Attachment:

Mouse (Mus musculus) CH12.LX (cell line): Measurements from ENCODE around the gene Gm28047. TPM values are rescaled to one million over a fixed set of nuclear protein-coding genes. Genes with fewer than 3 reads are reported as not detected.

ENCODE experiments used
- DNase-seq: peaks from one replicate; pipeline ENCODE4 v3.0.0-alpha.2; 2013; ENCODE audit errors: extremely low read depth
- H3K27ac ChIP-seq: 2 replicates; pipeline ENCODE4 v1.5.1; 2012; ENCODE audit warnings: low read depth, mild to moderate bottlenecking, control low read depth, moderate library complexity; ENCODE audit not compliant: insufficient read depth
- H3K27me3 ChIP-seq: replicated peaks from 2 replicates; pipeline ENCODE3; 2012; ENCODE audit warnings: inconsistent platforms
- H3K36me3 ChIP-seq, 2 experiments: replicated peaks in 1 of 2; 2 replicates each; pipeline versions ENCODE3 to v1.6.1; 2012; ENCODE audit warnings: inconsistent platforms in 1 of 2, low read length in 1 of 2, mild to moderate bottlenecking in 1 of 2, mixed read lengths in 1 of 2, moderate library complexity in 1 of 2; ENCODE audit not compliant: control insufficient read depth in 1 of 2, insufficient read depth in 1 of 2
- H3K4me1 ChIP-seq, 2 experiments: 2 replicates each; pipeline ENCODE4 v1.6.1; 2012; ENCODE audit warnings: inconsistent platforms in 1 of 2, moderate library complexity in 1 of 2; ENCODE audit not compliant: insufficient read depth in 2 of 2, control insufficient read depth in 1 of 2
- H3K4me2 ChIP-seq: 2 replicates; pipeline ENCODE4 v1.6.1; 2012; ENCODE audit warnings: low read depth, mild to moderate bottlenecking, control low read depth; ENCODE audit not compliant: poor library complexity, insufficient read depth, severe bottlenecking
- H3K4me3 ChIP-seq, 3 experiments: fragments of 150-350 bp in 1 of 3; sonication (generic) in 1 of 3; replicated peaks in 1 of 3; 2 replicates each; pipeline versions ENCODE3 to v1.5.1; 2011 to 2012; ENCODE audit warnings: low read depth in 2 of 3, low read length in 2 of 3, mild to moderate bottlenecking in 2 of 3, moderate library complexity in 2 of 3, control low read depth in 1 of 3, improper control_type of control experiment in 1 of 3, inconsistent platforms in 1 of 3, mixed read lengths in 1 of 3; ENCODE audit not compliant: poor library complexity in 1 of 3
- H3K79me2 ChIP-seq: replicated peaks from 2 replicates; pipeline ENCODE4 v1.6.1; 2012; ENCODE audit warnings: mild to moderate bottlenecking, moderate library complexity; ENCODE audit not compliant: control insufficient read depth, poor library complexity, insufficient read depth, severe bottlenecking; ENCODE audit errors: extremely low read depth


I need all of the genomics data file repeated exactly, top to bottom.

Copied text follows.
Mouse (Mus musculus) CH12.LX (cell line): Measurements from ENCODE around the gene Gm28047. TPM values are rescaled to one million over a fixed set of nuclear protein-coding genes. Genes with fewer than 3 reads are reported as not detected.

ENCODE experiments used
- DNase-seq: peaks from one replicate; pipeline ENCODE4 v3.0.0-alpha.2; 2013; ENCODE audit errors: extremely low read depth
- H3K27ac ChIP-seq: 2 replicates; pipeline ENCODE4 v1.5.1; 2012; ENCODE audit warnings: low read depth, mild to moderate bottlenecking, control low read depth, moderate library complexity; ENCODE audit not compliant: insufficient read depth
- H3K27me3 ChIP-seq: replicated peaks from 2 replicates; pipeline ENCODE3; 2012; ENCODE audit warnings: inconsistent platforms
- H3K36me3 ChIP-seq, 2 experiments: replicated peaks in 1 of 2; 2 replicates each; pipeline versions ENCODE3 to v1.6.1; 2012; ENCODE audit warnings: inconsistent platforms in 1 of 2, low read length in 1 of 2, mild to moderate bottlenecking in 1 of 2, mixed read lengths in 1 of 2, moderate library complexity in 1 of 2; ENCODE audit not compliant: control insufficient read depth in 1 of 2, insufficient read depth in 1 of 2
- H3K4me1 ChIP-seq, 2 experiments: 2 replicates each; pipeline ENCODE4 v1.6.1; 2012; ENCODE audit warnings: inconsistent platforms in 1 of 2, moderate library complexity in 1 of 2; ENCODE audit not compliant: insufficient read depth in 2 of 2, control insufficient read depth in 1 of 2
- H3K4me2 ChIP-seq: 2 replicates; pipeline ENCODE4 v1.6.1; 2012; ENCODE audit warnings: low read depth, mild to moderate bottlenecking, control low read depth; ENCODE audit not compliant: poor library complexity, insufficient read depth, severe bottlenecking
- H3K4me3 ChIP-seq, 3 experiments: fragments of 150-350 bp in 1 of 3; sonication (generic) in 1 of 3; replicated peaks in 1 of 3; 2 replicates each; pipeline versions ENCODE3 to v1.5.1; 2011 to 2012; ENCODE audit warnings: low read depth in 2 of 3, low read length in 2 of 3, mild to moderate bottlenecking in 2 of 3, moderate library complexity in 2 of 3, control low read depth in 1 of 3, improper control_type of control experiment in 1 of 3, inconsistent platforms in 1 of 3, mixed read lengths in 1 of 3; ENCODE audit not compliant: poor library complexity in 1 of 3
- H3K79me2 ChIP-seq: replicated peaks from 2 replicates; pipeline ENCODE4 v1.6.1; 2012; ENCODE audit warnings: mild to moderate bottlenecking, moderate library complexity; ENCODE audit not compliant: control insufficient read depth, poor library complexity, insufficient read depth, severe bottlenecking; ENCODE audit errors: extremely low read depth